How You Talk and What it’s Saying About You

voice

 

One of the easiest clichés to think of, is the ditzy blonde valley girl. She’s a lot like Cher in Clueless, and speaks in a certain tone with lots of “Likes” and “Totally’s” thrown into every sentence. What is it that makes her so easy to pinpoint outside of her hair color? It’s the timbre of her voice, the manner in which she speaks, and that meme? It’s typically associated with being dumb (or at least not totally having it together together). It turns out that there are a lot of other vocal ticks that really drive people nuts, and affect how they perceive you. The Wall Street Journal wrote about it first, and I read about it on Jezebel.  And researchers found that people listen less to what you’re saying (11% was the words spoken), and more to how you sound when you’re speaking (read: your voice). All the while, they’re busy making interpretations of your social characteristics, levels of success and appearance just based on how you sound when you speak rather than the words coming out of your mouth.

The most annoying vocal habits are ending every sentence in a question mark (uptalk), talking too loudly (volumizing), talking too breathily or quietly (whisper-talking) and making words sound overly harsh or grating (vocal fry). It can impact your ability to win a job during an interview, get an important message across to coworkers, or just generally get people to listen to what you’re saying without fighting the overwhelming urge to tell you to put a sock in it. While everyone has a particular sound to their voice, most of the annoying habits you pick up along the way (hello baby talk!) can be trained out of habit. The key is realizing what you sound like, and then practicing to fix it.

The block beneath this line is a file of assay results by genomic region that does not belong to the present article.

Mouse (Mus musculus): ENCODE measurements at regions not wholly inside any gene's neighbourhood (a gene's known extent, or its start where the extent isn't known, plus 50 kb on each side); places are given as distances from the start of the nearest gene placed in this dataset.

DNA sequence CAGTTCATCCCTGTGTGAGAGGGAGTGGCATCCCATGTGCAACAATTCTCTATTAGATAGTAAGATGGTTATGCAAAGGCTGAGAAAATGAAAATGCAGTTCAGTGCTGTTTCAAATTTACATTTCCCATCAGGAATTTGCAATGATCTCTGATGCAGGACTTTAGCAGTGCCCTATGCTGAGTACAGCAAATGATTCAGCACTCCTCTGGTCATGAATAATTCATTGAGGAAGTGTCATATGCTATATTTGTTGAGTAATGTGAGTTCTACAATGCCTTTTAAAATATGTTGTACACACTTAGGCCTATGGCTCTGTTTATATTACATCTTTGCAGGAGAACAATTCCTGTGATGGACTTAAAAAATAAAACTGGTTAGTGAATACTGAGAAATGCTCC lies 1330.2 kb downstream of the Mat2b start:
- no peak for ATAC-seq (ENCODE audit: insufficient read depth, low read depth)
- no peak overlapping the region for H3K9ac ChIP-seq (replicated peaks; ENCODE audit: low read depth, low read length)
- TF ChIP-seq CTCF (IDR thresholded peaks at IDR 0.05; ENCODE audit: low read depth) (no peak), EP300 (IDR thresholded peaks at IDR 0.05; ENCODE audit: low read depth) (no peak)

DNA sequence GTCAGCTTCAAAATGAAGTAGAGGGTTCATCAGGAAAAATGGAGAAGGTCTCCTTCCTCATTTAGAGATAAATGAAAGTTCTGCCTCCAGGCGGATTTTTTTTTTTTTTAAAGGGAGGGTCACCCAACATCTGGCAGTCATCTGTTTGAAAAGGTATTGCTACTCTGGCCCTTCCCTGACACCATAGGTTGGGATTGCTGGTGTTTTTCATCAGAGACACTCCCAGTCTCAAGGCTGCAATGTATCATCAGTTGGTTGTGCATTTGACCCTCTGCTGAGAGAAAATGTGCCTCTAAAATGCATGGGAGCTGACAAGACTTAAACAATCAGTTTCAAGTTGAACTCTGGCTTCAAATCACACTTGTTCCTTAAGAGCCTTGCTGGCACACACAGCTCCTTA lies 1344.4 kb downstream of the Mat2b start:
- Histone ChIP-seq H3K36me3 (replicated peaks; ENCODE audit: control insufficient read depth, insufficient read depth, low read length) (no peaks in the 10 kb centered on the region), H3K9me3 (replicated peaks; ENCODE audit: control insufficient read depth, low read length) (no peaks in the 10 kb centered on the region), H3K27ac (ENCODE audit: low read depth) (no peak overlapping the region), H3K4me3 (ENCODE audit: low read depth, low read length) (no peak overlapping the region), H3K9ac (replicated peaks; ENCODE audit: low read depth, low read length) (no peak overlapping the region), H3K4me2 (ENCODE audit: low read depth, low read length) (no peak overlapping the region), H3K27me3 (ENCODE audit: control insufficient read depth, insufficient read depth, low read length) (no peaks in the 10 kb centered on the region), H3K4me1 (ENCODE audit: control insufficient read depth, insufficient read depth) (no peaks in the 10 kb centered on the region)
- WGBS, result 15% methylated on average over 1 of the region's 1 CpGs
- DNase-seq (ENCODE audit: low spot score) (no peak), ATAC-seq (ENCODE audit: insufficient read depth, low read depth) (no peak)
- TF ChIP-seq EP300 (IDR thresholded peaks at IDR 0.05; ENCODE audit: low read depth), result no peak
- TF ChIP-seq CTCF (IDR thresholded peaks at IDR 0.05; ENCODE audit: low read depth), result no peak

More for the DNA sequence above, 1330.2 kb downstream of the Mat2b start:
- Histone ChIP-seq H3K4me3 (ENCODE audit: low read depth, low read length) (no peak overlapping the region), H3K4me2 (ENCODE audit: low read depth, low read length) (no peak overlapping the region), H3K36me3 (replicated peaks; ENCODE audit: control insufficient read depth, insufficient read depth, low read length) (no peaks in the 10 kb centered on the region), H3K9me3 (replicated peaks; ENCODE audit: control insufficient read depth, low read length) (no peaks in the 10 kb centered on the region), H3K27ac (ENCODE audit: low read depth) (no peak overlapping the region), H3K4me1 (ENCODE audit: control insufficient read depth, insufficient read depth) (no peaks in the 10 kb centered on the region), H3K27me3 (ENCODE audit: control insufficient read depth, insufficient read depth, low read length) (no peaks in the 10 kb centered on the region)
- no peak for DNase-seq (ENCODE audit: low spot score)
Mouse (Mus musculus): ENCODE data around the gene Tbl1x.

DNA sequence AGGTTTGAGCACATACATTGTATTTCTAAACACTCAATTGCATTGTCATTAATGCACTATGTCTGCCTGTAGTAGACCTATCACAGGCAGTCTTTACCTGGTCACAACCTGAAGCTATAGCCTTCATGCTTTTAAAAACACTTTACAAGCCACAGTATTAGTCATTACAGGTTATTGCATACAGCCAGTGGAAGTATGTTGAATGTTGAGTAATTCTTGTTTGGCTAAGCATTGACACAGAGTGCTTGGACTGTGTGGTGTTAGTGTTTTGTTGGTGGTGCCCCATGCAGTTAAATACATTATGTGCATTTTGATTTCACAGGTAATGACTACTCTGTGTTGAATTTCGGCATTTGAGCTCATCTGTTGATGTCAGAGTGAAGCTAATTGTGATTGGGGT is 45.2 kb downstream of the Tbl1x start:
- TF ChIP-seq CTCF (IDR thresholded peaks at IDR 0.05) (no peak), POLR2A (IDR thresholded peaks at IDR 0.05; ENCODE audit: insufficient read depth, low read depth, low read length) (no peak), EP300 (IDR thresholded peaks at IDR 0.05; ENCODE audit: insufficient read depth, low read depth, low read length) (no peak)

Are there any ways of talking that really get on your nerves?

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